Did Astronomers See a Distant, Dying Star? Or an Earth-bound Satellite? – Sky & Telescope

Apollo 11’s view of low-Earth orbitNASA

Last 12 months, astronomers caught a shocking flash of sunshine from essentially the most distant galaxy identified — GN-z11, which existed simply 400 million years after the Big Bang. The group proposed, after ruling out different prospects, that what that they had seen was the fading afterglow of a dying star. The occasion would have heralded the earliest instance of star demise within the identified universe.

That is, if the sunshine got here from a star in any respect. Two research showing October 4th in Nature Astronomy make the case that what the unique group noticed was not a pure phenomenon however the likelihood passing of a artifical object in Earth orbit.

The Flash

Linhua Jiang (Peking University, China) led a group in observing GN-z11 in close to-infrared mild utilizing the Multi-Object Spectrometer for Infrared Exploration (MOSFIRE) on the Keck I telescope in Hawai‘i.

The galaxy is so faint that the group was planning to mix greater than 100 photos earlier than measuring the spectrum. But throughout one in all these particular person exposures, which lasted 179 seconds, one thing occurred. A vivid supply of sunshine crossed the slit, apparently proper on the middle of the galaxy.

Jiang’s group checked whether or not different close by objects may have photobombed their observations and got here up clean. They concluded that they had seen the ultraviolet afterglow of a lengthy gamma-ray burst (GRB), the violent destruction of one of many universe’s earliest stars.

This illustration exhibits the commonest kind of gamma-ray burst, thought to happen when a large star collapses, kinds a black gap, and blasts particle jets outward at practically the pace of sunshine. Credit: NASA/GSFC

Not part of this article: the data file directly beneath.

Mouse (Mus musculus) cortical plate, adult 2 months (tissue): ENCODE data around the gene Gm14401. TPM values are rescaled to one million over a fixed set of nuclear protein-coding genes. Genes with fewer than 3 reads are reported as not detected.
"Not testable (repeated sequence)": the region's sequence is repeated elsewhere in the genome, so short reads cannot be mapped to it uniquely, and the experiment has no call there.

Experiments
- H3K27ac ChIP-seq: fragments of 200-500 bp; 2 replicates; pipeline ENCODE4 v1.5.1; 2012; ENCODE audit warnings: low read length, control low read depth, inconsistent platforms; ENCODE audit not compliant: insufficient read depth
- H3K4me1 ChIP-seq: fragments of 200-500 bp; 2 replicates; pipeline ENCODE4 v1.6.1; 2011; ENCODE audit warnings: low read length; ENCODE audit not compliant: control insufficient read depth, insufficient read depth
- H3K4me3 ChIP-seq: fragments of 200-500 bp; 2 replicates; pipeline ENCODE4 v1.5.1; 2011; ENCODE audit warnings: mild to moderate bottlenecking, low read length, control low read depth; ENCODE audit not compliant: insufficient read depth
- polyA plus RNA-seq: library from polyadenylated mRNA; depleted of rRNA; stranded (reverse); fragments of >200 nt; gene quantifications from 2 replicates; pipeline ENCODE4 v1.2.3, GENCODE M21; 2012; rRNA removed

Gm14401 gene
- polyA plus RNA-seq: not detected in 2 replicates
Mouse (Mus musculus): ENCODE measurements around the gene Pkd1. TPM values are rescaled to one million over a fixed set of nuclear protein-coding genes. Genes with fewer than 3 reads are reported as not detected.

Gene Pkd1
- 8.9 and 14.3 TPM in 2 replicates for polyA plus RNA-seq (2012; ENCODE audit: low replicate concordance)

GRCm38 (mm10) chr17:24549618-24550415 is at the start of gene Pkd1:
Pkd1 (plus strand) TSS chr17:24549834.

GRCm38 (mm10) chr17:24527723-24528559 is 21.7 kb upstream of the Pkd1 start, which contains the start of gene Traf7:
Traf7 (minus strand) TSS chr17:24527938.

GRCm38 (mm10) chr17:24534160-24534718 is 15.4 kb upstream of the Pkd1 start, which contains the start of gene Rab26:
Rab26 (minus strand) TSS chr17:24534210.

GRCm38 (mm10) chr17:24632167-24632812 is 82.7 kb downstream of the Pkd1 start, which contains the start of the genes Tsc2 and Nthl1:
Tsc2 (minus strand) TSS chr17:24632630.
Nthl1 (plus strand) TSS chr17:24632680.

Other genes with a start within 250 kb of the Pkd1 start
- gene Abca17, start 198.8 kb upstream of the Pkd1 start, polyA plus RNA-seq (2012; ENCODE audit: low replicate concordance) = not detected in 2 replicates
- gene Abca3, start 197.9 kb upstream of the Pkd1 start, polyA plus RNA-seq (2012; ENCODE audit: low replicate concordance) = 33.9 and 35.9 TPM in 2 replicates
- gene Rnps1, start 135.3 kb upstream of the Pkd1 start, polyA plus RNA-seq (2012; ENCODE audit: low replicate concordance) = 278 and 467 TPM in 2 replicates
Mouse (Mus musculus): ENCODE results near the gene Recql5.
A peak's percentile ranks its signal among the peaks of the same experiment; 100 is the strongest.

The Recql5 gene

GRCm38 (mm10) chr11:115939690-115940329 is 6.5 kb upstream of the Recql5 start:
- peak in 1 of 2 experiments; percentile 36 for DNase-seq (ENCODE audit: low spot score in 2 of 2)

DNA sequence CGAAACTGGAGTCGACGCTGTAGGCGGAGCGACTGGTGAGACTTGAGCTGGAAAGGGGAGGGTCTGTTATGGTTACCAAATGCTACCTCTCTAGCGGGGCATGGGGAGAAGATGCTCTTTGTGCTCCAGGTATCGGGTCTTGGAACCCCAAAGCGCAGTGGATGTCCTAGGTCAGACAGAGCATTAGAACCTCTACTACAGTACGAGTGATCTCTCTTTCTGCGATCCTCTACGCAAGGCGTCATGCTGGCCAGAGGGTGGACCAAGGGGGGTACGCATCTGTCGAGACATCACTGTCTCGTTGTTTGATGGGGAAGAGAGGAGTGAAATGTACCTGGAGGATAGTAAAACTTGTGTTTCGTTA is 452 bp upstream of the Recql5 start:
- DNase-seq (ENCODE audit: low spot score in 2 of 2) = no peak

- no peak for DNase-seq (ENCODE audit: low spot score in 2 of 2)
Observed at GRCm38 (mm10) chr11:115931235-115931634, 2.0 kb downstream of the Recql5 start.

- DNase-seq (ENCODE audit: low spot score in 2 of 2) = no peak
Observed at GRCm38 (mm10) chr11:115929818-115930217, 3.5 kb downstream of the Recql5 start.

But there have been curiosities on this discovery. For one, the spectrum wasn’t fairly what one would count on for a GRB, although it was nonetheless inside the realm of risk. Curiouser nonetheless was how extremely fortunate the group needed to be: Based on the galaxy’s star formation price, it should host between 1 and 200 GRBs each million years. The likelihood of Jiang’s group truly catching one in all them throughout one in all their exposures was 1 in 10 billion.

What Are the Chances?

Immediately after the examine’s publication in Nature, different astronomers started placing concept papers on the astronomy preprint archive that examined the conclusion of seeing such an unlikely occasion.

Scientists don’t like flukes — they like repeatable, testable issues. That’s to not say unlikely issues don’t occur. But when one thing with a close to-zero likelihood of occurring truly involves go, it makes one suppose: Maybe that sort of factor isn’t so uncommon in any case.

“You shouldn’t believe you got a 1 in 10 billion lucky break,” says Charles Steinhardt (Cosmic Dawn Center, Denmark). “You should instead believe that you’ve misunderstood the physics of an area where we know we need to learn a lot about the physics.”

Indeed, many astronomers had been placing their heads collectively to contemplate what it was we’ve misunderstood. But as Steinhardt talked the invention over with colleagues down the corridor, he realized that in reality the chance of getting discovered a GRB was so low that that different actually unlikely issues may in reality be extra possible.

Together together with his colleagues, Steinhardt posted on the arXiv in January that maybe the flash had been a artifical object in Earth orbit. However unlikely, he argued, it was nonetheless price contemplating. (That paper seems at this time in Nature Astronomy’s Matter Arising.)

Then, simply a month later, Michał Michałowski (Adam Mickiewicz University, Poland) and colleagues posted on the arXiv that that they had discovered the article: the Breeze-M higher stage of a Russian Proton rocket. (Their paper additionally seems at this time in Nature Astronomy’s Matter Arising.)

A Russian Proton-M rocket arrives for launch. Once such a rocket reaches low-Earth orbit, the Breeze M higher stage underneath the nosecone gives the extra oomph wanted to loft a satellite tv for pc into distant geostationary orbit. Once used, the booster stays for awhile in a extremely elliptical orbit round Earth.Alex Lane / Flickr / CC BY-SA 2.0

“Our calculations showed that the [rocket booster] crossed through the slit that covered the distant galaxy GN-z11,” Michałowski explains.